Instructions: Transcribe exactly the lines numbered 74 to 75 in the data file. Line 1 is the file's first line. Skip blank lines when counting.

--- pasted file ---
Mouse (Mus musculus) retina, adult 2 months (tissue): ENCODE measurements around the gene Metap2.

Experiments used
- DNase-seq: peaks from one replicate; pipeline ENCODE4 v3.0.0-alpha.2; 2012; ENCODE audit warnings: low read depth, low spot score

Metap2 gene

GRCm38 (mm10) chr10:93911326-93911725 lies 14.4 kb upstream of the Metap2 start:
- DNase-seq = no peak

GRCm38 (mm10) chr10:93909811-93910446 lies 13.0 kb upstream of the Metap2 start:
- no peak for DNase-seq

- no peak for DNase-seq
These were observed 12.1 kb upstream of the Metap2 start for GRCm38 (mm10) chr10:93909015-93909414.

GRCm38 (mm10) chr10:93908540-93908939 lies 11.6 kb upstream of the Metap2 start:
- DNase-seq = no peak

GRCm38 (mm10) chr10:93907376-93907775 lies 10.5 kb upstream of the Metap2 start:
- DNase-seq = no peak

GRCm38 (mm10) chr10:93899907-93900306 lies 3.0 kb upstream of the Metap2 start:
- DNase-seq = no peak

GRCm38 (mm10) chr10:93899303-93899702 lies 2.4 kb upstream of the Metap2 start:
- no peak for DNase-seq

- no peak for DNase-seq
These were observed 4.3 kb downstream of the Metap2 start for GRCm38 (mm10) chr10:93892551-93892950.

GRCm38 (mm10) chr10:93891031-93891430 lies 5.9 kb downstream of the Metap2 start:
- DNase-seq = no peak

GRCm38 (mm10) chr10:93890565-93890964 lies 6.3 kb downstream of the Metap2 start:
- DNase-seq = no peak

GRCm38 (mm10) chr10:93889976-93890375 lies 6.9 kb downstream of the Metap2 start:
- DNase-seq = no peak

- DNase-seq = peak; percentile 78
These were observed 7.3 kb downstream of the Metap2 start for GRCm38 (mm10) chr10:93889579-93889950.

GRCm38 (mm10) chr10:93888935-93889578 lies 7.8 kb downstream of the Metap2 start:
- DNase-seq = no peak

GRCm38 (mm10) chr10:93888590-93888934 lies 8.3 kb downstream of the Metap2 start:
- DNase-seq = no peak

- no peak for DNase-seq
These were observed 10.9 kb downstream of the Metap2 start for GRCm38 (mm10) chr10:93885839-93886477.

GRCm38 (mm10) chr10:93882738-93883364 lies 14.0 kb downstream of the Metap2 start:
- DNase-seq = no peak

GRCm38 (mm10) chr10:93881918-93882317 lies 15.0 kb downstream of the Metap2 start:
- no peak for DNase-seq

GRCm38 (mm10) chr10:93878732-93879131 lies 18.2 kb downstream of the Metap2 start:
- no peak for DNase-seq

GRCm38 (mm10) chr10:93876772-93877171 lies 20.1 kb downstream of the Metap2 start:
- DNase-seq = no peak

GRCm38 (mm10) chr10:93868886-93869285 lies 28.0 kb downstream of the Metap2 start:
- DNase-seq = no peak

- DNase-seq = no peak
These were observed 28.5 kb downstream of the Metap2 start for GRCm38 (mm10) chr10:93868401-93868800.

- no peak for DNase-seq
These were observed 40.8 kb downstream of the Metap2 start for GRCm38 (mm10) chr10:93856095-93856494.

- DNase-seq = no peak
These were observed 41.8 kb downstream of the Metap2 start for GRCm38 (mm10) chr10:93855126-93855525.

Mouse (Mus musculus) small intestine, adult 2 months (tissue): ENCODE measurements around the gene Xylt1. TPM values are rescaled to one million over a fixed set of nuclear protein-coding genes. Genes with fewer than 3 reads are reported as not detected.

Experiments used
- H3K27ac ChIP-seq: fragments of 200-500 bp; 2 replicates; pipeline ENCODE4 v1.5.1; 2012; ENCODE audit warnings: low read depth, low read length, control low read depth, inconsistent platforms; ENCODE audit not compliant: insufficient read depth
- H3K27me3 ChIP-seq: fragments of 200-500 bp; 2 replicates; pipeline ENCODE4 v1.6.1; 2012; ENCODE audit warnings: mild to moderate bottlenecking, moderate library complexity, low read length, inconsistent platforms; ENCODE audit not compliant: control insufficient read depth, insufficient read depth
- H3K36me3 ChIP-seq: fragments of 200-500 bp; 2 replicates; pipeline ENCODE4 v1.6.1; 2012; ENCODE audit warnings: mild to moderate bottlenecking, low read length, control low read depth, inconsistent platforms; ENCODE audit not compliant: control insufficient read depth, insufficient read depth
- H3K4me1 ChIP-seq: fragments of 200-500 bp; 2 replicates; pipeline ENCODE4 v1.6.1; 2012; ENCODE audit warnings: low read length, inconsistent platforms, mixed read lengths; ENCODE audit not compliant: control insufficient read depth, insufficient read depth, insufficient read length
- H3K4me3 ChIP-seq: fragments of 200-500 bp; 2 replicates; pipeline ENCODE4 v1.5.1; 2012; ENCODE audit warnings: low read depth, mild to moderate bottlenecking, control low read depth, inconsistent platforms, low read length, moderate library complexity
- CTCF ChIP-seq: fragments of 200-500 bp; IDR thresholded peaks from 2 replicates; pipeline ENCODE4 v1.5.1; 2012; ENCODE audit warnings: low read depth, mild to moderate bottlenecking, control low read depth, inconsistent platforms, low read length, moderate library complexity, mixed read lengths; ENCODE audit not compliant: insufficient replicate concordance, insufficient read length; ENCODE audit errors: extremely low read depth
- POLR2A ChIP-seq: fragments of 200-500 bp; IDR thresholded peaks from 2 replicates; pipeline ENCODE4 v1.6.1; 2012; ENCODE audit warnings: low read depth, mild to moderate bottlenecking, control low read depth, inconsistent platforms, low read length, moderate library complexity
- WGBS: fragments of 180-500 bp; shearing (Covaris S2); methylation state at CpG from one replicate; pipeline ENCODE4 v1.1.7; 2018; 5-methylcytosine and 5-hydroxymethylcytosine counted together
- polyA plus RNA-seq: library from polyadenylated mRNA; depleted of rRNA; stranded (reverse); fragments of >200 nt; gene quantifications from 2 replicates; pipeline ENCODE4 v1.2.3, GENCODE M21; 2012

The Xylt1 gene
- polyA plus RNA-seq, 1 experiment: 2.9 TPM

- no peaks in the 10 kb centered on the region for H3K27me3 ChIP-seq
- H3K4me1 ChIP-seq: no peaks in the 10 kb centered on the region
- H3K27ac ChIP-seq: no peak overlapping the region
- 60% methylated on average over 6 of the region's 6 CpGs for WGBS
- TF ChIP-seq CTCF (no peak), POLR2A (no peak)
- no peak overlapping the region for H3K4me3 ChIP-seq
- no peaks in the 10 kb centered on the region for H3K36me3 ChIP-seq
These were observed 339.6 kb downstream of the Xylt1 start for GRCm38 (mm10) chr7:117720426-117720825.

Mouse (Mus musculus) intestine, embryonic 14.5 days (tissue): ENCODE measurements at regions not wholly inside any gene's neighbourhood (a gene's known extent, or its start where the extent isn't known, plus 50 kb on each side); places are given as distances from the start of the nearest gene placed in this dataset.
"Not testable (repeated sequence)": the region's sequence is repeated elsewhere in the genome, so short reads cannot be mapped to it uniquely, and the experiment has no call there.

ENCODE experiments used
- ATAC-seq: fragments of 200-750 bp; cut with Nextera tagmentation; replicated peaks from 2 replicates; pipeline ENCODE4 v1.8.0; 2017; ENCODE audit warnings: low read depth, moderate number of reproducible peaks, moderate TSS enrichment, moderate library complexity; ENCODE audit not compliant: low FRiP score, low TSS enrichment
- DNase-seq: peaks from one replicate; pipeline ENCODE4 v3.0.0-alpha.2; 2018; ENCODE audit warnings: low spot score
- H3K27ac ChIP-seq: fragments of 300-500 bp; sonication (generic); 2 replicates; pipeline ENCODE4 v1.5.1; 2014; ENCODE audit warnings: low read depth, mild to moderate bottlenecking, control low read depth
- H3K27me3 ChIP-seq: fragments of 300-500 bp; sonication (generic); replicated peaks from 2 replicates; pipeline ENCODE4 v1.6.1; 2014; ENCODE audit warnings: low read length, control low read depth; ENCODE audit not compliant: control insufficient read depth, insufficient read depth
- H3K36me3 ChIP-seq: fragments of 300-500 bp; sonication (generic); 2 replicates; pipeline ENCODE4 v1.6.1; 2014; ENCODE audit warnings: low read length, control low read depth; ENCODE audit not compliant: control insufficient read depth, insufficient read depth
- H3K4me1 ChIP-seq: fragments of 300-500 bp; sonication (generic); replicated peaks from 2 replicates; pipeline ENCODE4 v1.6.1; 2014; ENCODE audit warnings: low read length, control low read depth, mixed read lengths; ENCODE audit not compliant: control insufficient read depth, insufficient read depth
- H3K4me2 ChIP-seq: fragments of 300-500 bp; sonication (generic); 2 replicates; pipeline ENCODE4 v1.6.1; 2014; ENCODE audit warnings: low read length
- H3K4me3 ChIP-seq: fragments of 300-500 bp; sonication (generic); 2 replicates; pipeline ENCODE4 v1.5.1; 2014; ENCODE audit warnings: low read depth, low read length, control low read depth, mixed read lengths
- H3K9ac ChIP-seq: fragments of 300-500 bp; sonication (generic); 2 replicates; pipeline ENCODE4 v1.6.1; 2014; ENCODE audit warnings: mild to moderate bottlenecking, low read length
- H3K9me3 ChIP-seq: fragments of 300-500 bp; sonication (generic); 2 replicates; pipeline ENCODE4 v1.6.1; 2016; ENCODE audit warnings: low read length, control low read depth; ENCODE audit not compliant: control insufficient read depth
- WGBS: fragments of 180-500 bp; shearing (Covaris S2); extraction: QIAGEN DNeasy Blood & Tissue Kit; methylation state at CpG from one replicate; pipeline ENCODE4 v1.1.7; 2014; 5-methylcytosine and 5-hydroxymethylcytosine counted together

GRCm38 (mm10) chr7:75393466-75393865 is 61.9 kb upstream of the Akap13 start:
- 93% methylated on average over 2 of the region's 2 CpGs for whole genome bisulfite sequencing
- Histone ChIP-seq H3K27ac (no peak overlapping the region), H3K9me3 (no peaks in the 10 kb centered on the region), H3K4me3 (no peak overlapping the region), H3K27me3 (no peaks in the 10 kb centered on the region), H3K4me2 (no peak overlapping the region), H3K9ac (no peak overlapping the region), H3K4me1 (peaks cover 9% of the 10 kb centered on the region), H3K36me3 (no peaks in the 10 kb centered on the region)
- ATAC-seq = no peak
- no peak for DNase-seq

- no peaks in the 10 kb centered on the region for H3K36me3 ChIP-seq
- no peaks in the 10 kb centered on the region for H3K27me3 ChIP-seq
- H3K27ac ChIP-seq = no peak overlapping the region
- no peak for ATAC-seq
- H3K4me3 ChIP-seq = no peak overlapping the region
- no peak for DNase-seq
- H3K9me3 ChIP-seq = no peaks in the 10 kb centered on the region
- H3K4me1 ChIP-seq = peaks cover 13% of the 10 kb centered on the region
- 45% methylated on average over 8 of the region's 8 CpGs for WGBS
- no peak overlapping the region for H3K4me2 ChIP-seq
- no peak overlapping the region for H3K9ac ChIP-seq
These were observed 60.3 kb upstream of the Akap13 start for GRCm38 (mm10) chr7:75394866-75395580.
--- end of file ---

ENCODE experiments used
- ATAC-seq: fragments of 200-750 bp; cut with Nextera tagmentation; replicated peaks from 2 replicates; pipeline ENCODE4 v1.8.0; 2017; ENCODE audit warnings: low read depth, moderate number of reproducible peaks, moderate TSS enrichment, moderate library complexity; ENCODE audit not compliant: low FRiP score, low TSS enrichment